40.  See Just the Fax?, Consumer Rep., Sept. 1996, at 28 (stating that more expensive fax machines that employ laser printing technology can print at a slightly lower cost).

      41.  See Hildebrandt, supra note 20 (noting that most law firms simplify recordkeeping by charging a fixed cost per page for faxes sent, and not charging at all for those received, based upon the fact that faxes sent and received usually involve the same clients).

      42.  Larger online services and national Internet service providers generally have local access numbers in most major cities, but individuals in less populated areas often must pay long distance charges. In areas with local measured telephone service, individuals may pay for calls to local access numbers, either by the call or by the minute. Such costs do not apply to faxes, because telephone charges for fax transmissions are normally borne by the sender.

      In 1996 most consumers paid hourly rates for access to commercial online services. See Wendy R. Leibowitz, Do Junkmailers Have Right to Send Unwanted E-mail?, Nat'l L.J., Oct. 21, 1996, at A7. The industry trend, however, seems to be toward flat-rate access, and most online services and Internet service providers now offer flat-rate access, at least as an option. In December 1996, America Online, the largest online service, shifted most of its subscribers to flat-rate accounts. See Peter H. Lewis, New Flat Rate Creates Surge In Use of America Online, N.Y. Times, Dec. 3, 1996, § D, at 2. But some providers are reconsidering flat-rate access, and many charge a higher rate for untimed accounts than they do for those with hourly fees. See Elizabeth Weise, Some Providers Turn Back Clock, Dayton Daily News, Jan. 11, 1997, at 4B.

      43.  See Wide-Area Networks: Update and Prognosis, Part 2, Seybold Rep. on Desktop Pub., May 20, 1996, at 4, available in 1996 WL 9310538.

      44.  Some providers assess charges for disk space consumed by stored files including e-mail messages, in addition to charges for time spent online. Others impose disk space quotas or even delete incoming messages when such quotas are reached. See, e.g., Gulf Coast Internet Co., Acceptable Use Policies, Dec. 4, 1996, <http://www.gulf.net/acceptable_use_policies.html>. One bulk e-mailer maintains a reserve fund to reimburse recipients of its advertisements for surcharges assessed by their Internet providers, but claims that such surcharges are extremely rare. See Robert Hicks, Profiting from Electronic Bulk Mail: Use an Aggressive Approach That Respects Internet Users, DM News, Aug. 5, 1996, at 35.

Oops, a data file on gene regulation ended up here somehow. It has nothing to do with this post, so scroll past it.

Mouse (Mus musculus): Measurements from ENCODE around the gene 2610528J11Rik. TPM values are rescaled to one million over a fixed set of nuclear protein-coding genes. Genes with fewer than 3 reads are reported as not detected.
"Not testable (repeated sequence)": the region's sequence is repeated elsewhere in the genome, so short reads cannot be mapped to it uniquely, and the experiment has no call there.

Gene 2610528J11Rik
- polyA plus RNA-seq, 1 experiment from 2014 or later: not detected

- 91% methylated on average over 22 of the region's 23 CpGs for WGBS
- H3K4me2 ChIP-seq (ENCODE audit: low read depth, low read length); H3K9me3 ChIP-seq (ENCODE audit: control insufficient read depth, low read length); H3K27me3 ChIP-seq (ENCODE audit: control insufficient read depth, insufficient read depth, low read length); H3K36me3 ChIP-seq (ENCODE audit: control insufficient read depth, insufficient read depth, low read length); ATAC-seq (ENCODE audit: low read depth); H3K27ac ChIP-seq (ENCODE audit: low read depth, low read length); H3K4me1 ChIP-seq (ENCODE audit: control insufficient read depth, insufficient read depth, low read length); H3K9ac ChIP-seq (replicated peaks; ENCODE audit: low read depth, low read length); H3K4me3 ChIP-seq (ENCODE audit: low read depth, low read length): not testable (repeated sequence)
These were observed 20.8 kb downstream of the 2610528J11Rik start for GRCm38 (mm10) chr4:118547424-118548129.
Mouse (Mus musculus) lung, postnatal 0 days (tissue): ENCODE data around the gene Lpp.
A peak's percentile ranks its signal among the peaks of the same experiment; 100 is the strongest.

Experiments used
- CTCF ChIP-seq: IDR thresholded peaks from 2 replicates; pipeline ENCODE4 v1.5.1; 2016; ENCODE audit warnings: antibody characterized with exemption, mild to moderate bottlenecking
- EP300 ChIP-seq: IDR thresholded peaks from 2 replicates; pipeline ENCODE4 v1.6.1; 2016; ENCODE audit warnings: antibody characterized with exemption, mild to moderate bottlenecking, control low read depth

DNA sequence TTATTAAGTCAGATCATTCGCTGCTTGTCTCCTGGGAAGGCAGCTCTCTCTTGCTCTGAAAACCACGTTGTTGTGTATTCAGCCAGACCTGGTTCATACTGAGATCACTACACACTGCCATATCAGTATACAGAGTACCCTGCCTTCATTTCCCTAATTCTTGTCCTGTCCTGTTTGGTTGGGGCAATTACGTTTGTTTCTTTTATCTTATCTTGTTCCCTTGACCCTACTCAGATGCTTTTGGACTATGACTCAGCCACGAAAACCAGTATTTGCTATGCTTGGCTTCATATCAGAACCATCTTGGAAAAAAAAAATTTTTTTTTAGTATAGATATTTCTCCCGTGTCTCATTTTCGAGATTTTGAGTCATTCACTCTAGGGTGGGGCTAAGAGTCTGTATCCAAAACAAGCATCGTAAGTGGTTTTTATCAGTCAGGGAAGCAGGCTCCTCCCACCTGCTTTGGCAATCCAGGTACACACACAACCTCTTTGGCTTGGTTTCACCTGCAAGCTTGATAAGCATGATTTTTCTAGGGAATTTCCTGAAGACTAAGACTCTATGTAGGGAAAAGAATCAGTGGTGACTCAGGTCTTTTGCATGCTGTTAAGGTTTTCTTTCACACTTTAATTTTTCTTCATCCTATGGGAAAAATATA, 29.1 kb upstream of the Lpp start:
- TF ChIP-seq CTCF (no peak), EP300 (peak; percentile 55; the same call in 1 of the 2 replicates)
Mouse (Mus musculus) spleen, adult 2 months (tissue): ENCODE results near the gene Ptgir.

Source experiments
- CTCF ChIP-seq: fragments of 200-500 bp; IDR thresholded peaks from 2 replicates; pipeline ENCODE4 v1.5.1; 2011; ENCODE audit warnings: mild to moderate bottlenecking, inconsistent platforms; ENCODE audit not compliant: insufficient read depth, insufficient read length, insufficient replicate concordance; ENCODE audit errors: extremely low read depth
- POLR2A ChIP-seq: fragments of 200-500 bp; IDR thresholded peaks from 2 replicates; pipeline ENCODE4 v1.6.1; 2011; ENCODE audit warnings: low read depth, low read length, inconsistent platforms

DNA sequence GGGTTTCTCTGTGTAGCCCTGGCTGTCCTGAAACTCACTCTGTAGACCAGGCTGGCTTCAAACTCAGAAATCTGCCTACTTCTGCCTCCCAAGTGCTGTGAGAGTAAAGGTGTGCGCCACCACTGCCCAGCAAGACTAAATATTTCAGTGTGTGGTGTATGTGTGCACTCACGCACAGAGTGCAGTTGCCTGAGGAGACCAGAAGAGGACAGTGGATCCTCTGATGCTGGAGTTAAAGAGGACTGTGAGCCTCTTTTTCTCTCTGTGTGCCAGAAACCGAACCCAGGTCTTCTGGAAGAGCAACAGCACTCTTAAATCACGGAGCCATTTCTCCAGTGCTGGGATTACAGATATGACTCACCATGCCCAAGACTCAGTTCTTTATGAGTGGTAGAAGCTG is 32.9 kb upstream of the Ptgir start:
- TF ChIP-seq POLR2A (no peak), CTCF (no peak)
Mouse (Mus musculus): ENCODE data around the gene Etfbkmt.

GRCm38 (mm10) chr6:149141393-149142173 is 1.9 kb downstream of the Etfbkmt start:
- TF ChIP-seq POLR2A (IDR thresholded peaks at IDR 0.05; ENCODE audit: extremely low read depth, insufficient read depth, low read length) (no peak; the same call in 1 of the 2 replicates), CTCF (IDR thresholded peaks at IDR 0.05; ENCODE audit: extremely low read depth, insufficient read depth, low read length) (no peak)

45.  Unlike faxes, incoming e-mail messages can be filtered by the recipient relatively easily, depending upon the recipient's e-mail software. Sophisticated filtering programs can sort incoming messages by sender, subject matter, and other parameters, and can discard messages from unrecognized senders unread. See Hiawatha Bray, Getting Rid of Junk E-Mail, Boston Globe, Sept. 26, 1996, at D1; Daniel Akst, Info-Overloaded? Maybe It's Time to Embrace the Miracle of Filters, L.A. Times, Aug. 19, 1996, at D1; William M. Bulkeley, Sifting the Junk out of E-Mail, Wall St. J., Feb. 28, 1991, at B1. Some Internet users maintain multiple e-mail addresses for different purposes to help them prioritize messages that they receive.

      While it is easy to delete unwanted e-mail messages, it is much more difficult to refuse delivery of such messages in the first place. The receiving mail server (normally a computer maintained by the Internet service provider or online service, not the end user) can refuse connections from known bulk e-mailers, but doing so may block all incoming messages from other subscribers of such "rogue" sites, and bulk e-mailers frequently circumvent such measures by forging mail headers and routing messages through intermediate computers. See CompuServe, Inc. v. Cyber Promotions, Inc., No. C2-96-1070 (S.D. Ohio Oct. 23, 1996) <http://www.jmls.edu/cyber/cases/cs-cp1.html>. America Online recently instituted a feature that automatically deletes incoming messages from known bulk e-mailers, but AOL's mail system apparently still accepts delivery of each message before deleting it. See Cyber Promotions, Inc. v. America Online, Inc., 948 F. Supp. 456 (E.D. Pa. 1996); Coates, supra note 36.

      46.  See Sally Hambridge, Netiquette Guidelines at 5 (Network Working Group Request for Comments No. 1855), Oct. 1995, <http://ds.internic.net/rfc/rfc1855.txt>.